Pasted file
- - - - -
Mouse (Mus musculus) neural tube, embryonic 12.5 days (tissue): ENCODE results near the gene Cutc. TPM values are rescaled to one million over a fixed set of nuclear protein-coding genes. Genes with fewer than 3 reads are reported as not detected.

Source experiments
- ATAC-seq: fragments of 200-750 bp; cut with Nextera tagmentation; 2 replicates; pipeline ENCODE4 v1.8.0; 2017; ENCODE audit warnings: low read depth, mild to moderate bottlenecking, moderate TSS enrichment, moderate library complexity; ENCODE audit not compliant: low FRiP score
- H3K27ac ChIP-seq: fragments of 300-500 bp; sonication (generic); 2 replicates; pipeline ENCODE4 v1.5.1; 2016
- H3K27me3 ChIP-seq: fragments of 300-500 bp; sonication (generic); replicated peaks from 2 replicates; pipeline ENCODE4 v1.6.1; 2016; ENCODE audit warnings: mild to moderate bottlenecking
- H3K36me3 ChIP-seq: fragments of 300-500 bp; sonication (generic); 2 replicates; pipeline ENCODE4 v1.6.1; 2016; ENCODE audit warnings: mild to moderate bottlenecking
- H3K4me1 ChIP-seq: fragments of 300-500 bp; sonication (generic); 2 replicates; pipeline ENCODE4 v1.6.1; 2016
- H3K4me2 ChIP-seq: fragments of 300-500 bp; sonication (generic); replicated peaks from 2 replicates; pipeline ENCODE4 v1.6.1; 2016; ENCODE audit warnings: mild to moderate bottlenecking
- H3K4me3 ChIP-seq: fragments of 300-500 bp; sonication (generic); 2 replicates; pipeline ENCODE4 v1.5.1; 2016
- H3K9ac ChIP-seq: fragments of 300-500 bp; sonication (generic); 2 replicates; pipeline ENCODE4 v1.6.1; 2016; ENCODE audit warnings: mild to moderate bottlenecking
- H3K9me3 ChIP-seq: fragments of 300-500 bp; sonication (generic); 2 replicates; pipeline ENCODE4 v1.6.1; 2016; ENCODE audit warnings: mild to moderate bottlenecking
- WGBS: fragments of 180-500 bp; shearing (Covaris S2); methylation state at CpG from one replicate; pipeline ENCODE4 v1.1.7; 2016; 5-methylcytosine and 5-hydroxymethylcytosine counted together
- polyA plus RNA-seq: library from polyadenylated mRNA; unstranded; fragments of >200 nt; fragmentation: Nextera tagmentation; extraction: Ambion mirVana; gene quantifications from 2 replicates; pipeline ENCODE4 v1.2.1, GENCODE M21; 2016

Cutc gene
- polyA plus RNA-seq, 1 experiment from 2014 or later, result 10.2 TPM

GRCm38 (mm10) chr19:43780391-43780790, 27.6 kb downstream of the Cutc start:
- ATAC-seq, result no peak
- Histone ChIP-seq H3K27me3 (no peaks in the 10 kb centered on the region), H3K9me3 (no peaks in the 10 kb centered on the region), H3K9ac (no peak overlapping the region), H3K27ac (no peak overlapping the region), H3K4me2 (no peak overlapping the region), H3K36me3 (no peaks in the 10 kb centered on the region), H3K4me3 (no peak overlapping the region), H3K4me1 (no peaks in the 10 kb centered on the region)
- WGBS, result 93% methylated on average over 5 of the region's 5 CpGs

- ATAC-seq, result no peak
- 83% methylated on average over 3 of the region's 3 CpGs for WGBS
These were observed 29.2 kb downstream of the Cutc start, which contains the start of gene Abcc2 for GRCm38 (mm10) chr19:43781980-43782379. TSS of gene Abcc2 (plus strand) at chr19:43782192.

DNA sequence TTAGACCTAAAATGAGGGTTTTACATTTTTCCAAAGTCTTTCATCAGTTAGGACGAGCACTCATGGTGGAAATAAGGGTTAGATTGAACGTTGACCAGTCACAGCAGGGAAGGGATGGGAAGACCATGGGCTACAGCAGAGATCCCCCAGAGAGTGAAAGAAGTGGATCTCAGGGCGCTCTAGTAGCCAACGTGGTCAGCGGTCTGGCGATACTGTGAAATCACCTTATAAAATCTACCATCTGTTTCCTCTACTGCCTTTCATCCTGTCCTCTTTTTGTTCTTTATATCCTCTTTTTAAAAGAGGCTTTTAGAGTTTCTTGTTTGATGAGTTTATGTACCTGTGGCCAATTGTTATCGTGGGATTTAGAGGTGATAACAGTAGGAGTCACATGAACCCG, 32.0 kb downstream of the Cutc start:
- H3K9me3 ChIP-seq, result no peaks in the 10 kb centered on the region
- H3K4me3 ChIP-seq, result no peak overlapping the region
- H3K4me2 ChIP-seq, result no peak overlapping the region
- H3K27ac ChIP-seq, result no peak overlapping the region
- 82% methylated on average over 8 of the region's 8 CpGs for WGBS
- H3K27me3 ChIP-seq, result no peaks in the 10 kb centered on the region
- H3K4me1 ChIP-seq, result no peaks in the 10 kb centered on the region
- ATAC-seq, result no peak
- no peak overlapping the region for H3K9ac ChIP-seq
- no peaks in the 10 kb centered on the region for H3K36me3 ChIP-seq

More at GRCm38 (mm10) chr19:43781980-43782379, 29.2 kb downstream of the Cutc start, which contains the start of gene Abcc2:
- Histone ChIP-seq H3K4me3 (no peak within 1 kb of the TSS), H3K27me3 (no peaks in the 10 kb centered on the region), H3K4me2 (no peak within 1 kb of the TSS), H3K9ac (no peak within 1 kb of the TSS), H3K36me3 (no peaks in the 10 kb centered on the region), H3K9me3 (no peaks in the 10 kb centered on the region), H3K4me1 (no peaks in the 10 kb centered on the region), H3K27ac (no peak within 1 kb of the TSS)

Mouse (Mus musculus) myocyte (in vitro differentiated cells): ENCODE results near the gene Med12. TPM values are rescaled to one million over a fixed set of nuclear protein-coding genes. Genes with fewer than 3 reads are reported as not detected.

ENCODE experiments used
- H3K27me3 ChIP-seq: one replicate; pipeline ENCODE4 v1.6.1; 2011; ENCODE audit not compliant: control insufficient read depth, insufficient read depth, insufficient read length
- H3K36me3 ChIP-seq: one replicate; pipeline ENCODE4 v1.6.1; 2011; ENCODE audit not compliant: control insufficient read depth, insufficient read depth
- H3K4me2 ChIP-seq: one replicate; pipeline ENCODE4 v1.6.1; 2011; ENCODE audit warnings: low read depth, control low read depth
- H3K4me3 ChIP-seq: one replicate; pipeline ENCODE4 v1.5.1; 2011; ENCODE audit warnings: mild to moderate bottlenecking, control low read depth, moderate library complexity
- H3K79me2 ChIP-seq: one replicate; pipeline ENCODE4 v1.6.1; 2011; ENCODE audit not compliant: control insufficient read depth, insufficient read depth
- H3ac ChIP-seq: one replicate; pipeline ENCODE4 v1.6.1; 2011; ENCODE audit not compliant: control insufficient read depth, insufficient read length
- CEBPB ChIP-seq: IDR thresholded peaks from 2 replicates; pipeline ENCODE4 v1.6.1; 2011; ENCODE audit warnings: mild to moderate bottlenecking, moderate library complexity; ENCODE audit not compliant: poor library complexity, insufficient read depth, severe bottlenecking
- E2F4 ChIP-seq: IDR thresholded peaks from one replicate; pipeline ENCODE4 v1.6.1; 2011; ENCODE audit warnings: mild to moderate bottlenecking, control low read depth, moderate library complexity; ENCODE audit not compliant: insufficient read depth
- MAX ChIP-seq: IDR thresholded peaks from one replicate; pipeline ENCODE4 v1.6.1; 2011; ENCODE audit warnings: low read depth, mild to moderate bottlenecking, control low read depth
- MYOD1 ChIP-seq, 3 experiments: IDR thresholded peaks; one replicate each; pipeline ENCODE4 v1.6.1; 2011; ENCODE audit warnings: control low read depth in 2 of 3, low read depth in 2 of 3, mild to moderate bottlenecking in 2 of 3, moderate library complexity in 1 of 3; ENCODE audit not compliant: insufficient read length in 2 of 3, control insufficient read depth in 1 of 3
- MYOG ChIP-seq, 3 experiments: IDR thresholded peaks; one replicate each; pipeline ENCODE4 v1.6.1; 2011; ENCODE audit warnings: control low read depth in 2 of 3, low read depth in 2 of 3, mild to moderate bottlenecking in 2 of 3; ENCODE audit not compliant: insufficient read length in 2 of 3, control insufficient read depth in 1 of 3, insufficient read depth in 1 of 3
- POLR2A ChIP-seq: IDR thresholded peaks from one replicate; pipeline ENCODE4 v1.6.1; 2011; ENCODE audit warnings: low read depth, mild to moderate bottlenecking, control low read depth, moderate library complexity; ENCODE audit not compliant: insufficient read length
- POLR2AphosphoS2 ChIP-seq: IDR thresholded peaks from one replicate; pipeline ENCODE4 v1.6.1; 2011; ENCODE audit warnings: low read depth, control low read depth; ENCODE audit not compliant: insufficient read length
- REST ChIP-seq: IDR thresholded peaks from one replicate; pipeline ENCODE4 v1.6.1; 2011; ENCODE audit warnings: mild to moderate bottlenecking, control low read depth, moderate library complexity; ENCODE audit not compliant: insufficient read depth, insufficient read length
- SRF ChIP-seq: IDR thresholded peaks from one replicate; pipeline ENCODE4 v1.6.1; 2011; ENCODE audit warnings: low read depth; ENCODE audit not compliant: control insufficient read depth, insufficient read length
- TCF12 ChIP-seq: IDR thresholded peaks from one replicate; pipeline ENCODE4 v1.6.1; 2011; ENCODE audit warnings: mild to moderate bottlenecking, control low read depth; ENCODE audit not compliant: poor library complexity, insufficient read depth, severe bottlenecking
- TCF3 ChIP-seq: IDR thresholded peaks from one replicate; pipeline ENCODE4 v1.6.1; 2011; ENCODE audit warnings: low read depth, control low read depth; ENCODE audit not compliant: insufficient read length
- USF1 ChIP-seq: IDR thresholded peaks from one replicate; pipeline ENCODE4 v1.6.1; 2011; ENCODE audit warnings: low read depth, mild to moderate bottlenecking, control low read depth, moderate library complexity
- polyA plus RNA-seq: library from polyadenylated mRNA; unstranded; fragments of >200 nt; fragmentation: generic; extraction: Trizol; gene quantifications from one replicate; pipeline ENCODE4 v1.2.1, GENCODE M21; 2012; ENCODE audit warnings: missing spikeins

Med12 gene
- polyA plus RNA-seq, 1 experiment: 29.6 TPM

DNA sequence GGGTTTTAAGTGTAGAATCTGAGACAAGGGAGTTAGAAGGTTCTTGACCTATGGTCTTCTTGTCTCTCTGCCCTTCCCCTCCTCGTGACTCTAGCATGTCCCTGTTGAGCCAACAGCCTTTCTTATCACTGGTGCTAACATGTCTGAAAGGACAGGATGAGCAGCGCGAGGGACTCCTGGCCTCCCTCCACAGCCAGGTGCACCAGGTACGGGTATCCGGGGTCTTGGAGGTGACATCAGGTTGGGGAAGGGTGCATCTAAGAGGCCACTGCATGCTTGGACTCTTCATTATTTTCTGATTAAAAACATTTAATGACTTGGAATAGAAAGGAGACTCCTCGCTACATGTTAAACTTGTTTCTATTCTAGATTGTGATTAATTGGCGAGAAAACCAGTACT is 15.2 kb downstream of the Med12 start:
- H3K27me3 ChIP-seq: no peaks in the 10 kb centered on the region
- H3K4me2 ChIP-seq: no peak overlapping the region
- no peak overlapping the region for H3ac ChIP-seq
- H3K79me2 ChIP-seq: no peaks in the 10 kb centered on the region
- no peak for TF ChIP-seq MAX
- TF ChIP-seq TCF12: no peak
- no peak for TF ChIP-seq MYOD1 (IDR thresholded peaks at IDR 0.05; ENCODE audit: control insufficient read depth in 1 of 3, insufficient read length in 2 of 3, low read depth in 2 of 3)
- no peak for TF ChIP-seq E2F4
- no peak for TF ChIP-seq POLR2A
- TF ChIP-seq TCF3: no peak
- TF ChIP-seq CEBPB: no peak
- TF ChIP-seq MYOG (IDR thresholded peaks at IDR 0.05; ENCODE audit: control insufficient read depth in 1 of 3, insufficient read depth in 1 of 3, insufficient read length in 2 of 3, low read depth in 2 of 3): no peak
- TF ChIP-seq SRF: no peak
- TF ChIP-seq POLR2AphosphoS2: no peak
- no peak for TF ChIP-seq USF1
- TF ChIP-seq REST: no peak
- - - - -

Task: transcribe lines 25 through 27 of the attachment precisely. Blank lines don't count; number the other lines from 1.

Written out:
- H3K4me3 ChIP-seq, result no peak overlapping the region
- H3K4me2 ChIP-seq, result no peak overlapping the region
- H3K27ac ChIP-seq, result no peak overlapping the region